10 COMMENTS

  1. I Have been making yogurt for a year with regular pasteurized milk. I am just doing my first batch of raw goat milk now. I heat the milk to 105 but the residual heat in the crock sent the temp up to 110. I waited a bit then covered it all up with a blanket but I set my digital thermometer to alert if temp went to 111. It did. So I uncovered it. Opened lid. Stirred up and temp dropped back to 109. After a few minutes with no rise I covered it with the blanket again. It has stopped rising in temp. Next time I think I will just heat to 100.

    BTW I have cooked several batches of yogurt by trying to just heat it up a little before going to bed. I just get absent minded and forget to turn it off. However, in the morning, when I discovered my mistake I poured off the whey and used the “cheese” in various recipes. No probiotics but I hated to wast that gallon+ of milk.

  2. thanks for the tutorial!! very helpful. curious to see how my first batch turns out.

    if you’re still checking these comments, i’m wondering if you could answer a quick question. i had no trouble with the initial 110 degrees. even after leaving the crock pot alone for 7 hours of sleep it was still at 90 degrees. in the morning, i turned the heat on again (on low) and left it for about half an hour. i checked the temperature at that point and it was sitting at about 100. turned the crock pot off…unplugged…and then disappeared for an hour. i came back an hour later and the temperature had creeped up to 120! never made it to the 125 mark…but i’m still wondering if 120 was too hot for my culture. i hope not. but perhaps someone will have some input.

    also, i’m assuming that any whey that i gather from a culture that was over-heated will lack good culture for making future yogurt or other fermented yummies. i would assume as much, but this is all pretty new to me!

    thanks again for the tutorial. quite a fun process.

    cheers!

    • Still checking, but a little behind on answering. Sorry for the delay!

      First thing that comes to mind – when you were checking the temperature of your yogurt, is there any chance your thermometer touched the bottom of the pot? As in, could it have touched the stoneware? I’ve found I can get some strange temperature readings if my thermometer accidentally touches the stoneware, so I try to be very careful about that. It’s the only thing I could think that would cause a jump like that, other than the crockpot still being on, which clearly isn’t the case here.

      Hrm… Now that I think of it, the only other thing that comes to mind is that you said you reheated on low. I usually reheat mine on the warm setting (unsure if your crockpot has that setting). I find this to be a little gentler when reheating so you don’t get a quick jump in temperature. I’m wondering if your crockpot had too much residual heat from heating on low, so that even when you unplugged it, it was still able to raise the temperature of the yogurt a few degrees. Understand, that’s really just speculation here since I can’t test out your crockpot, but if you try it again, try reheating on warm instead of low and see if you have the same issue.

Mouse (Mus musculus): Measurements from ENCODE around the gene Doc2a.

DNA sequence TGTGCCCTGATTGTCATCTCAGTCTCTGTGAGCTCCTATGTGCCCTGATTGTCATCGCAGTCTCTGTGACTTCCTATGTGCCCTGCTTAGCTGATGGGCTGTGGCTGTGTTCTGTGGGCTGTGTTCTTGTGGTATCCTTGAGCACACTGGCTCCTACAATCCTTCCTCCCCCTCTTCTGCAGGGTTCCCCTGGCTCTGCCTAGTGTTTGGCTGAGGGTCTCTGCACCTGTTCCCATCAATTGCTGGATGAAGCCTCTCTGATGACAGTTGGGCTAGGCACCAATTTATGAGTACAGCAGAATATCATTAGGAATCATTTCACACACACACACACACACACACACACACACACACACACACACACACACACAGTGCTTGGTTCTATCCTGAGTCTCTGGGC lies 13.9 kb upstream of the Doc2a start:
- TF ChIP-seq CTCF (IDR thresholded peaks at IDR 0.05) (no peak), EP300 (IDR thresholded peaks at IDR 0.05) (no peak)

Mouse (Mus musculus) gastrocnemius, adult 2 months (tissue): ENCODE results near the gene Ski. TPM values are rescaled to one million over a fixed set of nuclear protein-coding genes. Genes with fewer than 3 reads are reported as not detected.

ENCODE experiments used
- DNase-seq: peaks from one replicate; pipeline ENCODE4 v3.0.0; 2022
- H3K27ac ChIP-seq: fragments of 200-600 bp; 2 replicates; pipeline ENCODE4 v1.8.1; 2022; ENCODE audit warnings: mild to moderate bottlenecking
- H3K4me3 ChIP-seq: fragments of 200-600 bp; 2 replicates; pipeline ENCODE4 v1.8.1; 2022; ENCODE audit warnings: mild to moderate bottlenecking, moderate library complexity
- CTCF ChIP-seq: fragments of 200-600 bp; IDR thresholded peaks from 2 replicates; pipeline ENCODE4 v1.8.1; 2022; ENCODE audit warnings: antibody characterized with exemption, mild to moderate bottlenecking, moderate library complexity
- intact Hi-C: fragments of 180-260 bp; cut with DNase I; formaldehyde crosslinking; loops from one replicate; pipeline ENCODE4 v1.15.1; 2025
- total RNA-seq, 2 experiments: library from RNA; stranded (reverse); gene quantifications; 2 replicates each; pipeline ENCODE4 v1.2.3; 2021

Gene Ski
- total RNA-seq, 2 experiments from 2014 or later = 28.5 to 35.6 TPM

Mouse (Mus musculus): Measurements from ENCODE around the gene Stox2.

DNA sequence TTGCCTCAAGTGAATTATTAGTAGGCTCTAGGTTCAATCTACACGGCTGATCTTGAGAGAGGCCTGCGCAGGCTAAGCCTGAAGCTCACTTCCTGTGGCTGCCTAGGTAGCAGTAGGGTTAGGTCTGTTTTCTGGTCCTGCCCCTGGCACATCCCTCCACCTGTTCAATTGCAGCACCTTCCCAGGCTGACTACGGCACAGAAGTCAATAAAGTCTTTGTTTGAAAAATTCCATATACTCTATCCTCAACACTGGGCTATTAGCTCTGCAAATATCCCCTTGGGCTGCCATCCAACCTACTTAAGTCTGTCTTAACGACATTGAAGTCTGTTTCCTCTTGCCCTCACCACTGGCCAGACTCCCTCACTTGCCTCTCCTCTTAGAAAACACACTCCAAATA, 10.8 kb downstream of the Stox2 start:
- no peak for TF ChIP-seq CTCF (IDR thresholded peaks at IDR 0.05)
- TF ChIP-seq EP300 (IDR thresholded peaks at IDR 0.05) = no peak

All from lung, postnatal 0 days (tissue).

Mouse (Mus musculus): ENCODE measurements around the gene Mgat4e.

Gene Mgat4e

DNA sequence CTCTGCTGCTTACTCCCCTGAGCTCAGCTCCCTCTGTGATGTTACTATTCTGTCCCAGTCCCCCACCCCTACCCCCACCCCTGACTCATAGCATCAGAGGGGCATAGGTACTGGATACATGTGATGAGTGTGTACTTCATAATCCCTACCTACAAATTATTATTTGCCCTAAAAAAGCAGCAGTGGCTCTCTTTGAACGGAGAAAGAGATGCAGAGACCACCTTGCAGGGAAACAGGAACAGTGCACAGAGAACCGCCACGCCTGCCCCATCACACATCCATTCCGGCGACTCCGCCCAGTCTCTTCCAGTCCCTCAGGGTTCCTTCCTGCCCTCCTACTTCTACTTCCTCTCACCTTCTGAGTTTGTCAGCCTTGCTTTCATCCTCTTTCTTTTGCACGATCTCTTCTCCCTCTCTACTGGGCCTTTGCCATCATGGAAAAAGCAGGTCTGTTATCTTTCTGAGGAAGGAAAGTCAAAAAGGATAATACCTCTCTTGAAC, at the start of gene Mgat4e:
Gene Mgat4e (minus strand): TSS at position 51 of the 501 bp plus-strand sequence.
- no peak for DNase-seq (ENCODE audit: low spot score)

120 is probably too hot. IIRC, 117-120 degrees is around the area that your culture will start to die off. If you want to try making another batch, I’d start out with a new set of whey and chalk this batch up to a learning experience. (Hey, we all have ’em!)

      Hope that helps. And I’ll keep my fingers crossed for your next batch 🙂

      -DS

  3. What kind of crockpot do you have? I have never seen one like this? If you are fermenting for 24 hrs, how do you make sure the temp is right overnight? What would happen if it got lower than 110 degrees for several hours? Thanks for the tutorial!

    • It’s a digital slow cooker from crock-pot. Mine is older, but it’s like these: http://www.crock-pot.com/products.aspx?cid=71

      For the temperature, usually I check it before I go to bed and make sure it’s exactly right. Then, I just accept it’s going to drop while I sleep and not worry too much about it. But, first thing I do when I wake up is check to see how much the temperature has dropped and get it right back up to where it should be. I think the lowest I’ve ever had it get was 80 degrees, and the yogurt still came out fine.

      Basically, when the temperature drops, it slows down the fermentation. But it it doesn’t stop it. So your yogurt will still be yogurt, just possibly a little more runny.

      Hope that helps!

    • Hey Tiffany,

      The whey is really just the liquid part of plain yogurt. I have used a few scoops of yogurt from a previous batch to start a new batch, so I don’t see why regular plain yogurt wouldn’t work. I’d just add a spoonful or two (think dinner spoon size) of plain yogurt to the batch. It should work just fine.

      Hope that helps!

      – DS

  4. What temp level do you warm your yogurt up with on Step 1 and can you leave crock pot on low keeping the temp at the right level for step 4 or do you have to keep checking it. (also, if you keep checking it doesn’t that mess with the process?) I ask because I have had yogurt not turn out because I bumped or moved it. Thank you so much! I was needing a raw milk yogurt recipe.

    • Hey there Audrey,

      I usually heat the milk on low to get it to 110 degrees. Then turn it off. For my crockpot, I’ve found if I leave it on low or warm while it is culturing, it gets far too hot. But, if you’re ok with making a test batch (in that, it could get ruined, but at least you’d know for sure…) you could try doing a batch leaving your crockpot on warm and checking the temperature every few hours. If it goes over 110 while you have it on, it will probably kill the culture and ruin the yogurt. But if you do try it, you’ll know if your crockpot will make the milk to hot if you leave it on. For mine, it definitely would.

      I haven’t had any problems with yogurt not setting because I checked it a few times. I usually check every 5 hours or so. All I do is carefully lift the lid, stick the thermometer in the yogurt and close the lid again. So it doesn’t get too disturbed. Of course YMMV 🙂 but it hasn’t been a problem for me.

      Good luck with your yogurt!

LEAVE A REPLY

Please enter your comment!
Please enter your name here